(CN) — Nearly two years after he was nominated, former Los Angeles Mayor Eric Garcetti was finally confirmed by the U.S. Senate as ambassador to India on Wednesday, in a narrow 52-42 vote that saw both Democrats and Republicans cross party lines.
Six Republicans voted to confirm Garcetti, including Lindsey Graham of South Carolina, Susan Collins of Maine and Bill Hagerty of Tennessee, himself a former ambassador to Japan. Three Democrats voted no: Mazie Hirono of Hawaii, Sherrod Brown of Ohio and Mark Kelly of Arizona.
Senator Hironi, who had previously said she would vote for the nomination, said in a statement on Wednesday morning, "Earlier this week I received additional information that, when taken in its totality with the information already available, has led me to be a ‘no’ on Mr. Garcetti’s nomination.” She told NBC reporter Frank Thorp that the information was given to her "in confidence" but was "very credible."
And Senator Brown told Associated Press reporter Seung Min Kim, "Let's just say I think we can find somebody that will do the job better.”
Longtime Senator Lindsay Graham told Thorp before the vote, “We need an ambassador to India," adding: "I understand the accusations. A lot of friends of mine vouch for him.”
Much of the opposition to Garcetti's nomination came from allegations of sexual harassment made against a former political aide Rick Jacobs. Mathew Garza, an LAPD officer who was on Garcetti's security detail, says Jacobs, who is gay, made crude sexual jokes and repeatedly touched him inappropriately — massaging his shoulders and hugging him. Garza has sued the city and a trial is scheduled for later this year.
His accusations were echoed by Garcetti's former spokesperson Naomi Seligman, who says Jacobs kissed her on the lips without her consent, among other harassing and bullying behavior. Both Garza and Seligman say Garcetti and his top staff knew about Jacobs' misconduct and ignored it, a charge Garcetti has denied. A number of former City Hall staffers have cast doubt on Seligman's story.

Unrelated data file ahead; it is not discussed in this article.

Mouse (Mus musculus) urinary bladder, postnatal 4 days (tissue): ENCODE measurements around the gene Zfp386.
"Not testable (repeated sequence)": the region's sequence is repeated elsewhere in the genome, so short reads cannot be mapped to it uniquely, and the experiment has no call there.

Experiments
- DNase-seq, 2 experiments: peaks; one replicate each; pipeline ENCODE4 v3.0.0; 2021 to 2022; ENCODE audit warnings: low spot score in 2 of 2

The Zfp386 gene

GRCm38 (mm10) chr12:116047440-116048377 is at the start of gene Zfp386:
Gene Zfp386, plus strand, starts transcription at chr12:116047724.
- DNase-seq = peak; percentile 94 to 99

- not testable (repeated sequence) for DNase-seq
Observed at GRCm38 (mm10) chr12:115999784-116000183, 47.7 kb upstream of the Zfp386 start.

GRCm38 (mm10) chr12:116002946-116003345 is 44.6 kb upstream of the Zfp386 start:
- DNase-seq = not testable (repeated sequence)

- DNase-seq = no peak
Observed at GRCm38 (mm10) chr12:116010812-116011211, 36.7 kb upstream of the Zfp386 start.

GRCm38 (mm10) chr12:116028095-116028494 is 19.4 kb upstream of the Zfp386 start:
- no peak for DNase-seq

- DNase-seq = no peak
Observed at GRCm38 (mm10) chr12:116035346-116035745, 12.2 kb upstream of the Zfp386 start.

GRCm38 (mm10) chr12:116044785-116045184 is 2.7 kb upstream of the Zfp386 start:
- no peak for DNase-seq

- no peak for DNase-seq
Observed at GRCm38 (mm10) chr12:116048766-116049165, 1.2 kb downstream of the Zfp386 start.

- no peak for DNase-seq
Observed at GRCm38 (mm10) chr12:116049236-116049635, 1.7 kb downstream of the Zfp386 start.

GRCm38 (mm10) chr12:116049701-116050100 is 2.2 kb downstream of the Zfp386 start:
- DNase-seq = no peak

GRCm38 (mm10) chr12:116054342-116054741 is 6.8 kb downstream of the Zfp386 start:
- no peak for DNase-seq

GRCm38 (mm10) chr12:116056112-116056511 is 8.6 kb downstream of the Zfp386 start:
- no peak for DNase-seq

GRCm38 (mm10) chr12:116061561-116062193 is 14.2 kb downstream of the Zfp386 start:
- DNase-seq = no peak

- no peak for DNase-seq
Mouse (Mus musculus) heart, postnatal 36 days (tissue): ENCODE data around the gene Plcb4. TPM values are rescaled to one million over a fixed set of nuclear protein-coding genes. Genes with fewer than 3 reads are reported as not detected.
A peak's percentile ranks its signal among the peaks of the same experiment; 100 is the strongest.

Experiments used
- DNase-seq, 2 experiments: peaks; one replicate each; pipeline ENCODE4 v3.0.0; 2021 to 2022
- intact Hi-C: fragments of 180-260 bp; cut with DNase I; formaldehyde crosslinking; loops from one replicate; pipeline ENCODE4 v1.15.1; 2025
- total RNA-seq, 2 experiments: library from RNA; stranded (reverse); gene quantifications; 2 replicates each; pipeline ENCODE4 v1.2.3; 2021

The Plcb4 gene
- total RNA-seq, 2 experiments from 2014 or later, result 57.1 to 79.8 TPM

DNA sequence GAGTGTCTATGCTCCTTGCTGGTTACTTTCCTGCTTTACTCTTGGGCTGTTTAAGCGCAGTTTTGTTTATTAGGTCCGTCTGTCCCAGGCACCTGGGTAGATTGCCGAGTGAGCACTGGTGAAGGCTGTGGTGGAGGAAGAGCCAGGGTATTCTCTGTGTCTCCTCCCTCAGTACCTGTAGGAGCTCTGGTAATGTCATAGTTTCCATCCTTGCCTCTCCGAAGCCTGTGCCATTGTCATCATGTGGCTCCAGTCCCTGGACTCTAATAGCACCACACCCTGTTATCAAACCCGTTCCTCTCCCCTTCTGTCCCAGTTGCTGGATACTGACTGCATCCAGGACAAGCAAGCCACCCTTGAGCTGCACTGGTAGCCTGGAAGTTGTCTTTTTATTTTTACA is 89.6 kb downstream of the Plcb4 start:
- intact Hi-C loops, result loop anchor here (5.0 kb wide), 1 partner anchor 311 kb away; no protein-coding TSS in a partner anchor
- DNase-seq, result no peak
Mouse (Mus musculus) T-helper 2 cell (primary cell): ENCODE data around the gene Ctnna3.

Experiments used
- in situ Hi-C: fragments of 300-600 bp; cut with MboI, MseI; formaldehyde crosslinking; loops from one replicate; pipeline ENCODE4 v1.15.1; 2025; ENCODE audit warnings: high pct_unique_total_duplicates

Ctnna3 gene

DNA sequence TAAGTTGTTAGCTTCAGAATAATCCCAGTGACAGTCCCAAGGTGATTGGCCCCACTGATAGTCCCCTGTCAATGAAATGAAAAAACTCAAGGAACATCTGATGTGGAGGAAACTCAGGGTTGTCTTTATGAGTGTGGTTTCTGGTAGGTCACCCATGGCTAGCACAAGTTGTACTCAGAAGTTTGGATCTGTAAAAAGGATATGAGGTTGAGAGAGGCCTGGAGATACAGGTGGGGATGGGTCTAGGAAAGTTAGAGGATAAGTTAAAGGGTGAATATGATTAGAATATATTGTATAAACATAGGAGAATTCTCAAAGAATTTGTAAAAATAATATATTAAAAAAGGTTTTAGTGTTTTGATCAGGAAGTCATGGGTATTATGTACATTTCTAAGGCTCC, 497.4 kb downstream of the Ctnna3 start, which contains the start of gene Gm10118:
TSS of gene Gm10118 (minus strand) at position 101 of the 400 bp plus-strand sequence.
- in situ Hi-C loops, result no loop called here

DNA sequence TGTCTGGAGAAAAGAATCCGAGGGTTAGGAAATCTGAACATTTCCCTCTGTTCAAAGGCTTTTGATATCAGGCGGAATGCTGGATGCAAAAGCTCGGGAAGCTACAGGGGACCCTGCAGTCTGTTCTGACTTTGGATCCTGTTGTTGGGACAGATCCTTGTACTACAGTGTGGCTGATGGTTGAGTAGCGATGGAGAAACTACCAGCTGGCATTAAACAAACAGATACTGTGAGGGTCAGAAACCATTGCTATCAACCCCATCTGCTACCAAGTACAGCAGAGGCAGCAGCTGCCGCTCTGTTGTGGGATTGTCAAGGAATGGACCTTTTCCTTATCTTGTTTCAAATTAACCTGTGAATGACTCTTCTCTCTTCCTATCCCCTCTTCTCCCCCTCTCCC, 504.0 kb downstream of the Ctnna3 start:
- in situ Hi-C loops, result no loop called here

When Garcetti appeared before the Senate Foreign Relations Committee in December 2021, he was asked about accusations he'd ignored Jacobs' sexual harassment.
"I want to say unequivocally that I never witnessed, nor was it brought to my attention the behavior that's been alleged," Garcetti said. "And I also want to assure you, if it had been, I would have immediately taken action to stop that."
Before that hearing, Seligman's lawyer sent a letter to the Senate Foreign Relations Committee, reading in part, "It is deeply disturbing that Mayor Garcetti spent years both ignoring and enabling Mr. Jacobs's appalling unlawful behavior, despite a City Hall policy of 'zero tolerance' for sexual misconduct, and is now engaged, along with senior staff members, in an attempt to cover up these failings."
Garcetti's 9 1/2-year stint as mayor of the second largest city in the country was something of a mixed bag. He helped convince voters to pass ballot measures expanding public transit and raising the minimum wage, and secured the 2024 Summer Olympic Games for LA. But his tenure was marred by a homelessness crisis that seemed to grow worse every year, especially during the first year of the Covid pandemic.
Many thought Garcetti would run for president in 2019, which would have meant leaving office before his second term was over. When he decided not to run, he said, "It may be out of vogue today, but I kind of believe that whenever possible, you should finish the job that you set out to do.” Though some observers thought he would be nominated for a cabinet position — he was, after all, an early supporter of Biden — he was instead offered the far less impressive post in New Delhi, which he accepted, despite the fact that it would have meant leaving office early. Or rather, that's what it would have meant if his nomination wasn't held up for almost two years.
Senate Majority Leader Chuck Schumer made a short statement on the floor of the Senate, after his colleagues voted to end debate on the nomination. "The U.S.-India relationship is extremely important," the Democrat from New York said, "and it’s a good thing we have an ambassador."
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